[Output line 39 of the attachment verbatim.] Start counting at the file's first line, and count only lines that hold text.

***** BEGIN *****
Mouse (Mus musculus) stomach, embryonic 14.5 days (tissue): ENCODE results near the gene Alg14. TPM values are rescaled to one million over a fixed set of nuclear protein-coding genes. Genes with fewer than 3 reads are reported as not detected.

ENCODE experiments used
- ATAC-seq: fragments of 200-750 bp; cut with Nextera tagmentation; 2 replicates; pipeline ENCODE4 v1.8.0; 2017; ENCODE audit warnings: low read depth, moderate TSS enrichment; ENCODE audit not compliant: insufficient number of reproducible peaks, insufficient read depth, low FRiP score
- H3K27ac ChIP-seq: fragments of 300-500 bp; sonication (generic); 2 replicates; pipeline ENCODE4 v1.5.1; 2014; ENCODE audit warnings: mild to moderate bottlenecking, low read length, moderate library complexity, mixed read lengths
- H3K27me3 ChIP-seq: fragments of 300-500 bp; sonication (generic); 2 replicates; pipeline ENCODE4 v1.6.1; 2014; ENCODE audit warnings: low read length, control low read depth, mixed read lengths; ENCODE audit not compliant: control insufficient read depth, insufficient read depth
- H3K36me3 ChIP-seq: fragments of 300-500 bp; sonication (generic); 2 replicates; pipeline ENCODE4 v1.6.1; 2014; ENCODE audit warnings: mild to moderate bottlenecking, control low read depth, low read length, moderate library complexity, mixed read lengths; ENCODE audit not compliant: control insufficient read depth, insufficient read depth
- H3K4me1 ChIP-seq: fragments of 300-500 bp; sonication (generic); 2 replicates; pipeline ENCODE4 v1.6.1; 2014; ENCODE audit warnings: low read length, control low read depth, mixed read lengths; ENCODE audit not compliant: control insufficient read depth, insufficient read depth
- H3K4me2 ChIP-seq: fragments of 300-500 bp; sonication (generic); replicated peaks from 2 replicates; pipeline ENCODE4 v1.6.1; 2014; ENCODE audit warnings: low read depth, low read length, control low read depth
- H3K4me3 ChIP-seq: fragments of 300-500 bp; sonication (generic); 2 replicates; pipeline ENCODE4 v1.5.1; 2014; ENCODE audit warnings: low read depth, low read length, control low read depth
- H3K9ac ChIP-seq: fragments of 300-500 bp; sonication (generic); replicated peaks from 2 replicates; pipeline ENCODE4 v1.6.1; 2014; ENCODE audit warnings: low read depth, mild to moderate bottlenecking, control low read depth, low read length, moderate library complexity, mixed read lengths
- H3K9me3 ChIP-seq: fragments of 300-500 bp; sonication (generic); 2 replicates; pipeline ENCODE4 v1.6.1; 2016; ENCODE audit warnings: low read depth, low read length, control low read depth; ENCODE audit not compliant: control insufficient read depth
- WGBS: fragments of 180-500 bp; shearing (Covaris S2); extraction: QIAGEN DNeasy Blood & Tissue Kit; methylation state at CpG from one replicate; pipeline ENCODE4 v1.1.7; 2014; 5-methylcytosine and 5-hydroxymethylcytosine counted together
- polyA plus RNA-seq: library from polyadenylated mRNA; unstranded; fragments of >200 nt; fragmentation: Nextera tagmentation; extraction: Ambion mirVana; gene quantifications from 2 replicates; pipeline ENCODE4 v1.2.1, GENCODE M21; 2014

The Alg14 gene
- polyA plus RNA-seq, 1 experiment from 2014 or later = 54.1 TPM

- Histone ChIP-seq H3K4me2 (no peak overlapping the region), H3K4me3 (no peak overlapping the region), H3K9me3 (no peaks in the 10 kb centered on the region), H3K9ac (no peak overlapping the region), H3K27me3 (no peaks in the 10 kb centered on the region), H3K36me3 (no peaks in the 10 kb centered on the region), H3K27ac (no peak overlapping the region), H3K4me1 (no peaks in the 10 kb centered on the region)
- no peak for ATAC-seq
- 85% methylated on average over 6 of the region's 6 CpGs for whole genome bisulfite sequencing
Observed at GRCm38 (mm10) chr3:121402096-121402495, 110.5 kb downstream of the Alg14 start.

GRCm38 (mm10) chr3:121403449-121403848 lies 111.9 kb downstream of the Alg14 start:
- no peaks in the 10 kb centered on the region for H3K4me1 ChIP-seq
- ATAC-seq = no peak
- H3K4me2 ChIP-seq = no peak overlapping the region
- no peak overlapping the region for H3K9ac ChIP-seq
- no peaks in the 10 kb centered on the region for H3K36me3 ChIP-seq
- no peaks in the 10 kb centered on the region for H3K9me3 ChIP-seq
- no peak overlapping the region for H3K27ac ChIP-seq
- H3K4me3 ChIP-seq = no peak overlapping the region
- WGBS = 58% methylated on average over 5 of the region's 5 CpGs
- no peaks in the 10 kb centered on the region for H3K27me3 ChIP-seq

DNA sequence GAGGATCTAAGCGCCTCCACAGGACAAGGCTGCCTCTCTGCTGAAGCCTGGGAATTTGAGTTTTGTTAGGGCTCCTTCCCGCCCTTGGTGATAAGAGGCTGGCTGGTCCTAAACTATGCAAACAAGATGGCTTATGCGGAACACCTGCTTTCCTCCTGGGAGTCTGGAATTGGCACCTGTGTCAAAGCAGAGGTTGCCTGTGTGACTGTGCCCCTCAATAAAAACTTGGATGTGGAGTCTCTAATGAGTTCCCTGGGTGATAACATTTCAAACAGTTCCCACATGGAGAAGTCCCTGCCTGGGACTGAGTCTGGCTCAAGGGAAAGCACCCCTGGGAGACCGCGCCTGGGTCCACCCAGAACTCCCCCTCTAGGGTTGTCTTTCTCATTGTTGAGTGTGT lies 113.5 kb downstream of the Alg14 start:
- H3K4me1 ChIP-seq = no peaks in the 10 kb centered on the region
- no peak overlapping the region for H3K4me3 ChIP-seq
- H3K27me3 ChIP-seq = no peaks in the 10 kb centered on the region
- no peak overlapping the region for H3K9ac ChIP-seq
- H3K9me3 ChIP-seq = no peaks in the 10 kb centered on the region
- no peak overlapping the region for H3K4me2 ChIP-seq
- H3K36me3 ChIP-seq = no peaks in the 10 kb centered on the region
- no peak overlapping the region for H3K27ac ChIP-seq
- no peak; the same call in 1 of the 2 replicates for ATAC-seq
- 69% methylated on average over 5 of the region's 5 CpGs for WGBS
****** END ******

- no peak overlapping the region for H3K27ac ChIP-seq